One of the biggest surprises and standouts during September 13 Nintendo Direct was revealed Master Detective Archives: Rain CodeA brand new mystery game from Kazutaka Kodaka, the creators of danganronpa Chain.
Set in a rainy city filled with bright lights, and embracing a more dark fantasy style than the pink blood-splattered school halls of Kodaka’s previous series, Rain Code marks Kodaka’s first foray into full 3D and her Spike reconnects with Chunsoft and many more. Beloved, the team behind over-the-top secret games.
After creating To Kyo Games in 2017, Kodaka helped produce, publish, and support other games – such as the FMV title. death is true And end of the world club — so Rain Code marks his return as the main scenario writer.
We had a chance to talk with Kodaka-san and Spike Chunsoft about this upcoming mystery game, their influences, and how their past work inspired them.
Nintendo Life: Master Detective Archives: Rain Code has been described as a “lucid-noir adventure game”. Can you tell us a little bit about what this means, and what makes it different from your previous games?
Alex Flagg, Localization Producer: The “obvious-noir” part, in particular, is a play on the words of the idea that it is a noir-type detective story, as well as elements of the main character who has amnesia and is thus entirely is not clear from. And this word also has another meaning which is related to the lights and lights of the city. Neon, in particular, is also a large element used in the game’s world-building and game environments. So “lucid-noir” is a little bit of a combination of ideas that we thought sounded cool.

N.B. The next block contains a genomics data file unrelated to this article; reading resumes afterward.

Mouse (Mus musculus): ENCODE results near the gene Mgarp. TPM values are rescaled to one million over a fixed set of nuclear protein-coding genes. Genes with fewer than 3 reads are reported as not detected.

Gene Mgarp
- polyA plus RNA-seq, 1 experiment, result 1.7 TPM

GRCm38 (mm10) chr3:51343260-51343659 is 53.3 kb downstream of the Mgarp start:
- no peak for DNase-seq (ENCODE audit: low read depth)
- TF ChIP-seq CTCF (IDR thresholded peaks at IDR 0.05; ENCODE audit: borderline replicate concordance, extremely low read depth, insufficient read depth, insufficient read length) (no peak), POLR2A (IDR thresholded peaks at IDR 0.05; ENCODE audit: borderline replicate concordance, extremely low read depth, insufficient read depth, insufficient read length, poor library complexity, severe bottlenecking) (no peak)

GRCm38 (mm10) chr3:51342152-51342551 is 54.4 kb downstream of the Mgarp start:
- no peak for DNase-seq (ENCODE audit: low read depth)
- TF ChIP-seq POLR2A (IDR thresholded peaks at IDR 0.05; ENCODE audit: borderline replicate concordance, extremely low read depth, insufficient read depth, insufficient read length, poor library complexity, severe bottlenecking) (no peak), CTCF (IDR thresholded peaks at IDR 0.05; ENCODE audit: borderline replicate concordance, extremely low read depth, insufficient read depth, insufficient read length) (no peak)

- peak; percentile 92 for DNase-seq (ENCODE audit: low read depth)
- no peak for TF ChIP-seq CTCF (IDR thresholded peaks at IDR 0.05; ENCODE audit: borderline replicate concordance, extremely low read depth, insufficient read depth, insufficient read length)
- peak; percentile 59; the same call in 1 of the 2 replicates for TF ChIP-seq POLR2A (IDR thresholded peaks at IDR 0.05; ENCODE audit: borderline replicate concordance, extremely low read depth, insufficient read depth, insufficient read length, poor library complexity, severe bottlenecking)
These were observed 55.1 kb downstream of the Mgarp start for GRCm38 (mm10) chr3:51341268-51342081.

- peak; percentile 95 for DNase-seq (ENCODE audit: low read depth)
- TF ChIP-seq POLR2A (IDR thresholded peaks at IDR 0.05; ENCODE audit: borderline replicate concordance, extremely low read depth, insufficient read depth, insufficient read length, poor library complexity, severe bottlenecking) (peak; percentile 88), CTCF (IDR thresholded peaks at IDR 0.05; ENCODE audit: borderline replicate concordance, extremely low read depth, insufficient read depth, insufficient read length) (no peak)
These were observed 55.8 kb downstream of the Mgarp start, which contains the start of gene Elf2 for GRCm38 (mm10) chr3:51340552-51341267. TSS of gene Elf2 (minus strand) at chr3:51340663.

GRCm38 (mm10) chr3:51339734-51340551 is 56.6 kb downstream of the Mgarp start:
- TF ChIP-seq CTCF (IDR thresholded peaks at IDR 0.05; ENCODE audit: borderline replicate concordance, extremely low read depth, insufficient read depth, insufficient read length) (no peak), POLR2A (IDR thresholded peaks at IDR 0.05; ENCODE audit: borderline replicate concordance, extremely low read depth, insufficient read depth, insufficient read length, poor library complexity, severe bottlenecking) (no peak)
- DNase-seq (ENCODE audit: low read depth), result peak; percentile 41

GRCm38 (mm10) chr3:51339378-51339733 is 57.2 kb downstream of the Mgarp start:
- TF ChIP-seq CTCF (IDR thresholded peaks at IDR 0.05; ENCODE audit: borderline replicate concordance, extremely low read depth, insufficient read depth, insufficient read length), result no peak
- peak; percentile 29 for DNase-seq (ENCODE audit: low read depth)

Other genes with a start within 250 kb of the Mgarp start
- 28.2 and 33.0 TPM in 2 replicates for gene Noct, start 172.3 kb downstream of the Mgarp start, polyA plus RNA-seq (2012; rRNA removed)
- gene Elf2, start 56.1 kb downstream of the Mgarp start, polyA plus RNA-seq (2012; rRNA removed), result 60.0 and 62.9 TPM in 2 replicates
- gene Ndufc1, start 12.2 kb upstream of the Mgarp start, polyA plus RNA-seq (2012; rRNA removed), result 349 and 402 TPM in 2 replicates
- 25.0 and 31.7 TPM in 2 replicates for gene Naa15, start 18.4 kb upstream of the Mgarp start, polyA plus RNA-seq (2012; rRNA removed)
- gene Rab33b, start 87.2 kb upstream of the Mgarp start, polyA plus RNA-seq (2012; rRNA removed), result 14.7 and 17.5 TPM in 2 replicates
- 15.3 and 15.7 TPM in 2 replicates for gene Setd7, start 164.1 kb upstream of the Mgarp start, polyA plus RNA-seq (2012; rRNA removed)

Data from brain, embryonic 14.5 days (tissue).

Kazutaka Kodaka, Scenario Writer: The different thing about Rain Code is that in my previous work I had 2D graphics, but this time it’s 3D. With this version, we are hoping to reach out to a wider audience, so that more people can play the game.
In the game Yuma and the Shinigami have a kind of friend cop team that comes as a pair, whereas with most Danganronpa games you have a bigger cast. Did you face any challenges focusing on one pair of characters?
mud: They are a pair, but there are other spies who will appear with special abilities. There’s a lot of interaction with other characters, so it’s not a huge difference from previous games.
I feel really lucky that everyone finds [Danganronpa] Interesting… it allows me to work on a large project like Rain Code.
So are there any moments where you might have to work with or join another detective?
mud: Yes, Yuma and the other spies work together, and they clash with other spies, which you’ll also see in the game.
As with Master Labyrinths, they seem like a very appealing way of solving mysteries within the Rain Code, but there are some similarities with the Rebuttal Showdown minigame from Danganronpa. How do you replace the interactive mystery solving in this game?
mud: It is really difficult to explain it in words. *laughs*
Something that we have to experience for ourselves, then!
mud: With Danganronpa, it is always in the class trial where decisions are made. In Mystery Labyrinths, these are the places where you solve mysteries, and as you get closer to the truth, the scenery and setting will change, and that’s what we wanted to show.
In Mystery Labyrinths, the general rules don’t apply, so a lot of things can happen, like when you solve the mystery the whole thing can change so you can see different environments.
it’s like it’s Alice in WonderlandAnd the mix of ‘me’ and Alice in Wonderland is what you can expect in this game.